Cicero, it is well known, has expressed very elevated sentiments concerning the nature and powers of the human soul. He has professedly discussed the great subject of its immortality. But, notwithstanding the sublime language, and fine reasoning, which he has employed on the subject, it is far from being a settled point, that he believed the doctrine. (See Cicero's arguments, Tusc. Dic. L. 1. ch. 2.3.) In his epistles, which one would suppose likely to convey his real sentiments, are several passages, in which this docrine is plainly denied. (Ep. L. v. 21. (Ep. L. v. 21. vi. 3. vi. 21.) However this be, a writer, who expresses himself on different occasions so variously, that those, who have studied his

works with most assiduity, have not been able to ascertain his real sentiments, is surely not to be considered an adequate guide to others. His own uncertainty is acknowledged in very strong terms, even in that very work, whose object it is to decide this great controversy. (5. Locke, ii. 323.) After mentioning a variety of opinions concerning the soul, he says, "Which of these opinions is true, some god must determine. Which is most probable, is a great question." (Tusc. Dis. L. 1 9.) We may add to this, that whatever was the opinion of Cicero himself, on this subject, he represents the doctrine of those who deny the soul's immortality as more generally received; not by Epicureans alone, but by learned men in general. "Caterræ veniunt contradicentium, ne solum Epicureorum, sed nescio quo modo doctissimus quisque contemnit."

Tacitus, who may, perhaps, be ranked with philosophers as well as historians, though he wrote after the christian doctrine of immortality had made extensive progress, speaks on the subject in the most doubtful terms. Contemplating the disease of Agricola, his father in law, for whom he appears to have entertained no ordinary degree of respect and affection, his mind recurs very naturally to the doctrine of a future state, which he speaks of as merely possible, "si quis priorum manibus locus; si, ut sapientibus placet, non cum corpore extinguuntur magnæ animæ." (Vita Agricolæ.)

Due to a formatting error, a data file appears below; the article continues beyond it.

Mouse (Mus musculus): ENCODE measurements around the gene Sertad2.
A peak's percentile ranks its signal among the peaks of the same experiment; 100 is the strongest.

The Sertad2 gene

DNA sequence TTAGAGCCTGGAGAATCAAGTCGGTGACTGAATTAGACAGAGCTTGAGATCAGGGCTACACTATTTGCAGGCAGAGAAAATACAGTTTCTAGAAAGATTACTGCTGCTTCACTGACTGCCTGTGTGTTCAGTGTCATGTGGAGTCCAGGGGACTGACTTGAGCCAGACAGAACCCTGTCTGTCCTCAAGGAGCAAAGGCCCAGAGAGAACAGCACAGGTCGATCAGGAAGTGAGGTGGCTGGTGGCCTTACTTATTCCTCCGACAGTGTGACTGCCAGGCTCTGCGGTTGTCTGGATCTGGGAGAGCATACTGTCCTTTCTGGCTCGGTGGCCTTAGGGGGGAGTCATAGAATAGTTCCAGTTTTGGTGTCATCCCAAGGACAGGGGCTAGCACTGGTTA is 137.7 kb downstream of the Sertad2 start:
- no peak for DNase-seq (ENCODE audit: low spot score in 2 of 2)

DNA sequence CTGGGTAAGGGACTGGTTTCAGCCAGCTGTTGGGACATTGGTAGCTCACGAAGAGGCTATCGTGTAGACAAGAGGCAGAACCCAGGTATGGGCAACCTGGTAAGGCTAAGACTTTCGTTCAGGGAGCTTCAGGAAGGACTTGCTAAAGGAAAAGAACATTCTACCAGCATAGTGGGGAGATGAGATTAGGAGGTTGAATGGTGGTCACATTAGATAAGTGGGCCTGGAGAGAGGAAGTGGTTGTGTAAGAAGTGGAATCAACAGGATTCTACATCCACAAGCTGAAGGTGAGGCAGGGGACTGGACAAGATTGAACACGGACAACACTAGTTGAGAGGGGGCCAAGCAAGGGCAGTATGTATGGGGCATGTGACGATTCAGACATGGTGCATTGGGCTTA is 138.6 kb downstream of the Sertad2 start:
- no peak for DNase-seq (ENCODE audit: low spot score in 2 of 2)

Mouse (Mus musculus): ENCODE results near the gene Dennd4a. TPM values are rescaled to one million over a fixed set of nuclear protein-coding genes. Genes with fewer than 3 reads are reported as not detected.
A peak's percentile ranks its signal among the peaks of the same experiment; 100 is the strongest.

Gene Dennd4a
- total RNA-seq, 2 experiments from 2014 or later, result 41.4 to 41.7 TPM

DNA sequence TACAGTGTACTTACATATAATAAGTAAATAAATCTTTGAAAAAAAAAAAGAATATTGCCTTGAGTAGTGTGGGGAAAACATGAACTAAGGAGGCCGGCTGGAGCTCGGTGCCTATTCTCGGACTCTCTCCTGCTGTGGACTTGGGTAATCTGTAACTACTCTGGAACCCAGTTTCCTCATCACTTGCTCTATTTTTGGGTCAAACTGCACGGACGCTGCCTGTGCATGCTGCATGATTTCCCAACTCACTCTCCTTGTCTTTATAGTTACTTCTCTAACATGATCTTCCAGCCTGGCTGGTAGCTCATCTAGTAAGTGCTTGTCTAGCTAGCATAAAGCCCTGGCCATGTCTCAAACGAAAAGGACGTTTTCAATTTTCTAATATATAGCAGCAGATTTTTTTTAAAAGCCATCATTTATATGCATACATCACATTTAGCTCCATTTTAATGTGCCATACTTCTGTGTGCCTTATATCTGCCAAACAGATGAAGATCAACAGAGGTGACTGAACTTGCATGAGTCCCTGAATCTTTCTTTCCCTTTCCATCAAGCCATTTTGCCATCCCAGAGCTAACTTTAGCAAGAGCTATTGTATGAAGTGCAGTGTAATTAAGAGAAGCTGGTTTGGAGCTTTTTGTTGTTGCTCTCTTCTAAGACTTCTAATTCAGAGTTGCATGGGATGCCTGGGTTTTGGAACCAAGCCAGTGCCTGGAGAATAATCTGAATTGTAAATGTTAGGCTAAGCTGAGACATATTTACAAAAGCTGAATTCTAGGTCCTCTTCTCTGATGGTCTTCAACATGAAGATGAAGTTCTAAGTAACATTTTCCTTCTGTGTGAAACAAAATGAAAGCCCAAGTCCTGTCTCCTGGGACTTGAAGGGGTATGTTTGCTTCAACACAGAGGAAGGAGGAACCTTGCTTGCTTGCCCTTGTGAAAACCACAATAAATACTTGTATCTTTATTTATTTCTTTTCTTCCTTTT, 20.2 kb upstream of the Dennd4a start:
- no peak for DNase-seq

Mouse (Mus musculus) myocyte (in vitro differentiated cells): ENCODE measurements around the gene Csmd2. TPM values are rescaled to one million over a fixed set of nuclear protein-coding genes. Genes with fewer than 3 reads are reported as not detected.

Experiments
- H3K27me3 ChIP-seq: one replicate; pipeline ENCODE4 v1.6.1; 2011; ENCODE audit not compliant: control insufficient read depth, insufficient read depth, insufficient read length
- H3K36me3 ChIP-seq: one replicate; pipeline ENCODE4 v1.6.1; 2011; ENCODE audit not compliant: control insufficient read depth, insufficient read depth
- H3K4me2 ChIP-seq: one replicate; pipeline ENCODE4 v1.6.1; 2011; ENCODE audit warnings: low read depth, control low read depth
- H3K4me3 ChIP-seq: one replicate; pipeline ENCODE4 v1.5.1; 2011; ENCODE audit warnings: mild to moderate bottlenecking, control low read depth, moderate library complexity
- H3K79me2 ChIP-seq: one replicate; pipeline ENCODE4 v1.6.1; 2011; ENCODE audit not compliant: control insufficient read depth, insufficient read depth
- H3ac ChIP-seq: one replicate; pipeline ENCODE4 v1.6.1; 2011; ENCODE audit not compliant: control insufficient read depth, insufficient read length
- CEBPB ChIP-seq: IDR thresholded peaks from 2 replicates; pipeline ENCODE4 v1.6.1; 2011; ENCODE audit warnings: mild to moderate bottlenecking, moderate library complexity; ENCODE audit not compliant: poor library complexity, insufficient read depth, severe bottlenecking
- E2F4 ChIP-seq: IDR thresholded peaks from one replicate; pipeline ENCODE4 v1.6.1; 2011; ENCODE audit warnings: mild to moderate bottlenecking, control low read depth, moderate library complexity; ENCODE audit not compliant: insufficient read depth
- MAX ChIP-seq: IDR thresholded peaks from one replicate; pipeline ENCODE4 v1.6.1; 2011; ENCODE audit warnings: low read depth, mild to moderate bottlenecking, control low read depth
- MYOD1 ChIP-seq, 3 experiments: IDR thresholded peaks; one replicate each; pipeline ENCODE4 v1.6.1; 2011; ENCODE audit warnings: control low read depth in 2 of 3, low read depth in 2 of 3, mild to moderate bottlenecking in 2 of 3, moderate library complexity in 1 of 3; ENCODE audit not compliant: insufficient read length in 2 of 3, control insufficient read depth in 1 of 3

Pliny, the celebrated naturalist, in very strong terms, disavows all belief in a life to come," All men, (says he,) are in the same condition after their last day, as before their first, nor have they any more sense, cither in body or soul, after they are dead, than they had before they were born." Opinions of a contrary nature, he denominates,

childish and senseless fictions of mortals, who are ambitious of a never ending existence." (Nat. History. L. vii. cap. 55.)

"As to Varro, (says Dr. Ireland,) he is utterly silent as to the existence of a future state. Man, mortal man, is the beginning and end of his philosophy. To discover the art,

by which common life may be best conducted, is all his concern-the object of all his virtue. He never turned his views towards another world for the happiness, which he sought. And we must conclude concerning a genius, distinguished at Rome by his capacity of research, his depth of penetration, his strong judgment, and extensive learning, that he indulged no hope of immortality, and that, to his eyes, futurity was one universal blank.'

From what has been said, we are now to make a few practical remarks. And,

I. We perceive the immense value of the christian religion.

Had revelation assured us of nothing but a future state of reward and punishment, it would even then have been a gift, not unworthy of divine munificence. This point so important to the hopes and happiness of man, we are confident, would never, merely by the efforts of human reason, have been established. There is no ground for believing, that the human understanding ever would have accomplished what had been for thousands of years attempted without success. Never was experiment more fairly or extensively made. To establish, on rational grounds, the doctrine of immortality, was an affair, in which all men were equally interested. No subject could have been more popular, or have received more general attention. Not only was the matter a long time under examination, but in conducting this examination were employed the most profound and soaring intellects; such as probably neither have been, nor ever will be executed. The result was, that these very philosophers had less belief in the soul's immortality, than the vulgar, who yielded to the current opinions, however absurd. But the Gospel does vastly more, than merely to settle the controversy concerning the soul's surviving the body. It leads to the most rational views of moral obligation; it represents the divine law as perfect, unyielding, and universal; and by consequence, that depraved beings can obtain none but a gratuitious justification. It not only reveals an economy of